A significant change of ownership came in 1782 when Thomas Davison Bland, of Kippax, sold the mills on both sides of the river to the Aire & Calder Navigation company for £7,000.

The Aire & Calder Navigation  and its successors – the British Waterways Board and Canal & River Trust – remained the owners until 2013.   By the time of the 1782 sale, the mills were more substantial structures, having been rebuilt in stone in 1746–7.   There were still two corn mills within one building on the Queen’s Mill site, each with its own waterwheel, but by 1816 one of these mills was leased to David Dunderdale, to grind flint for his Castleford Pottery.

A plan dated 1822 shows the main body of the mill taking its present shape: brickwork from this period, in the wall facing the river, has survived subsequent rebuildings, along with some of the mid-eighteenth century stonework.   There were still two wheels, one driving stones to grind grain, the other to grind bone (again for the pottery industry).   Around this time, the Heptinstall family took on the lease and retained it until 1884.   Among the works they undertook were extensions at the east end of the mill for warehousing, including the building now known as the screening room, which was built in 1866.   The two waterwheels continued in operation and, externally, the buildings were starting to appear largely as they do today.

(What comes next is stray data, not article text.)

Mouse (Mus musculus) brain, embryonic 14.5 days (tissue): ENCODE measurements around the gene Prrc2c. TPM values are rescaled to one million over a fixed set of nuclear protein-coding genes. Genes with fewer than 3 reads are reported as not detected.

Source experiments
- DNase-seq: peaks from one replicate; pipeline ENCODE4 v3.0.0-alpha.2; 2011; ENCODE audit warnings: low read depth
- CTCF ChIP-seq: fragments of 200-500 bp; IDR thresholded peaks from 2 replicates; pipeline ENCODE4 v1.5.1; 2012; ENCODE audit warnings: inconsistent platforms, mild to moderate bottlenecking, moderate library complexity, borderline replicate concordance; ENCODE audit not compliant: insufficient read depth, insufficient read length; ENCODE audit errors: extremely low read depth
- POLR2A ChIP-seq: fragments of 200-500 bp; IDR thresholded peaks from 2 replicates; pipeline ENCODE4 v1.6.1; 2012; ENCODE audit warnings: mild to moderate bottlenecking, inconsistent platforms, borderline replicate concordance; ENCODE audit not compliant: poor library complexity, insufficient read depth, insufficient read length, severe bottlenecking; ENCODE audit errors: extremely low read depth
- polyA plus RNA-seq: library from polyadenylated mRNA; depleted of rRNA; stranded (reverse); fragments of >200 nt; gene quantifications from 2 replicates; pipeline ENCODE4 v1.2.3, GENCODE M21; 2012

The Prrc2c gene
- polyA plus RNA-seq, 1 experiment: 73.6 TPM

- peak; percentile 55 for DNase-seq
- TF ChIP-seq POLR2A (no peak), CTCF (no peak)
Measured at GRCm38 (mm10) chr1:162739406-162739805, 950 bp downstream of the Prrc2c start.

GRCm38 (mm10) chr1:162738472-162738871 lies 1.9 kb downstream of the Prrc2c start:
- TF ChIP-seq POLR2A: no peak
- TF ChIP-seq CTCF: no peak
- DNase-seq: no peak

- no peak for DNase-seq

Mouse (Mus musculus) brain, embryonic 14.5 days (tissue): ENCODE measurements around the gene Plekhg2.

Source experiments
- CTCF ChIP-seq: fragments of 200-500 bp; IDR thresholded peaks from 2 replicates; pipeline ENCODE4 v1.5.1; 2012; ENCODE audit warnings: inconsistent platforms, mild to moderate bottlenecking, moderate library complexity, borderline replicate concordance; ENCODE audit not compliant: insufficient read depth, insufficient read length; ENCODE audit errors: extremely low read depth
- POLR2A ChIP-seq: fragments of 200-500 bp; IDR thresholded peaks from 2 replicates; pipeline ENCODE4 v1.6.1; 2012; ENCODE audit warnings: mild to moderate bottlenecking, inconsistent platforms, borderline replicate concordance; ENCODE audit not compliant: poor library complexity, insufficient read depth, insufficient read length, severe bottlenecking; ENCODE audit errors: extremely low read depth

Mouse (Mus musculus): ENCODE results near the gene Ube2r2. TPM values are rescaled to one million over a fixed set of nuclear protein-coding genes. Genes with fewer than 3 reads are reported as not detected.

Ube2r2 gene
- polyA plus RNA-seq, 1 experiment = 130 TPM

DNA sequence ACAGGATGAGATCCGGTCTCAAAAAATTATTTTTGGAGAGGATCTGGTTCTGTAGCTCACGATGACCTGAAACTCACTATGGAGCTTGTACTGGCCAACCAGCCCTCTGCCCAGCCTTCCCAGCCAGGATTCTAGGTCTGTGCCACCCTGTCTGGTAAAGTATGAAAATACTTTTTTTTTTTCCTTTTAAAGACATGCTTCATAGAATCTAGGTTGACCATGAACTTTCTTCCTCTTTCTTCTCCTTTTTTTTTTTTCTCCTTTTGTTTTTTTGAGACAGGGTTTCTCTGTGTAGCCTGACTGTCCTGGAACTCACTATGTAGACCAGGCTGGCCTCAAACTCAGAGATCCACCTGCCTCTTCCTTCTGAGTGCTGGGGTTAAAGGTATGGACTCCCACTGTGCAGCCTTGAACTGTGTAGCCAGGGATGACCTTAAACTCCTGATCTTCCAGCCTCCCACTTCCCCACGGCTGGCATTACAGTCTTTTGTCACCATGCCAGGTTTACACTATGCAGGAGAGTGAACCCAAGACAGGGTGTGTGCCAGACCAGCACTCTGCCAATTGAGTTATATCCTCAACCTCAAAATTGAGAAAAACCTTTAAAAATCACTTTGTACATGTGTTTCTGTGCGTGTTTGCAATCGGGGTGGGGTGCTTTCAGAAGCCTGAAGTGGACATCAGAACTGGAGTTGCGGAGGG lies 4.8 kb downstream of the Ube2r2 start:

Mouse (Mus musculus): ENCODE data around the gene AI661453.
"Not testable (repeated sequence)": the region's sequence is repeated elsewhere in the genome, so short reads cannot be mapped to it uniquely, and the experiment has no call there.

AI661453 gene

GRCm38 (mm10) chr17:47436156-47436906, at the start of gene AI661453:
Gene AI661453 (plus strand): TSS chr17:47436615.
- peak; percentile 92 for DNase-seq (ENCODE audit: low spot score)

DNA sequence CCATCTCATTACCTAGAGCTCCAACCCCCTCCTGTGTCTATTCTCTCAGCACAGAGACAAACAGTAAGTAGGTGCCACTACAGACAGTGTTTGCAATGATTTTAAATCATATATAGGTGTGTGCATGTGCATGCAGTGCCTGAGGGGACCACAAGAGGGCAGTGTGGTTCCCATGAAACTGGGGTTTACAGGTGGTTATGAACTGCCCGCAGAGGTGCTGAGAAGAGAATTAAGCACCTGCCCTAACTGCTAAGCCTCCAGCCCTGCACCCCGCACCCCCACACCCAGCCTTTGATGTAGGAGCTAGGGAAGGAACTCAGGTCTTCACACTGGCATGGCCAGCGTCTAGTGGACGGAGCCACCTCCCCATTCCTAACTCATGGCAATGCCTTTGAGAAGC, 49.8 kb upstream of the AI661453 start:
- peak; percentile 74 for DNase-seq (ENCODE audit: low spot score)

The successors to the Heptinstalls were Harry Goodall & Co, who had big ideas for the mill.   In 1884–85, the traditional water-driven millstones were replaced by steel rollers, powered by steam, to crush the grain and the twin waterwheels were decommissioned.   However, rather than abandoning water power, instead they replaced the two wheels with one huge one, 21ft in diameter and 14ft wide, and connected it to a dynamo to generate electricity: thus, in October 1885, the mill became the first building in Castleford with electric light and power.   An extra warehouse was added, this being the building now known as the island, nearest the river footbridge.   In December 1897 a fire gutted the interior of the mill and caused £30,000 of damage.  It is thought the mill remained out of action through the first two decades of the 20th century.